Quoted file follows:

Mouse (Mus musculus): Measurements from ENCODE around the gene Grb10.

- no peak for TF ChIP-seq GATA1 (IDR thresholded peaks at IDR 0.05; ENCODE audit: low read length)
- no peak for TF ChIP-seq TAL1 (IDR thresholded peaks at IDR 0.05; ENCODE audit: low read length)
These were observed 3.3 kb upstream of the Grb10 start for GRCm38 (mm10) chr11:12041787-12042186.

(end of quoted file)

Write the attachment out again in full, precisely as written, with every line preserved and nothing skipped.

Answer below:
Mouse (Mus musculus): Measurements from ENCODE around the gene Grb10.

- no peak for TF ChIP-seq GATA1 (IDR thresholded peaks at IDR 0.05; ENCODE audit: low read length)
- no peak for TF ChIP-seq TAL1 (IDR thresholded peaks at IDR 0.05; ENCODE audit: low read length)
These were observed 3.3 kb upstream of the Grb10 start for GRCm38 (mm10) chr11:12041787-12042186.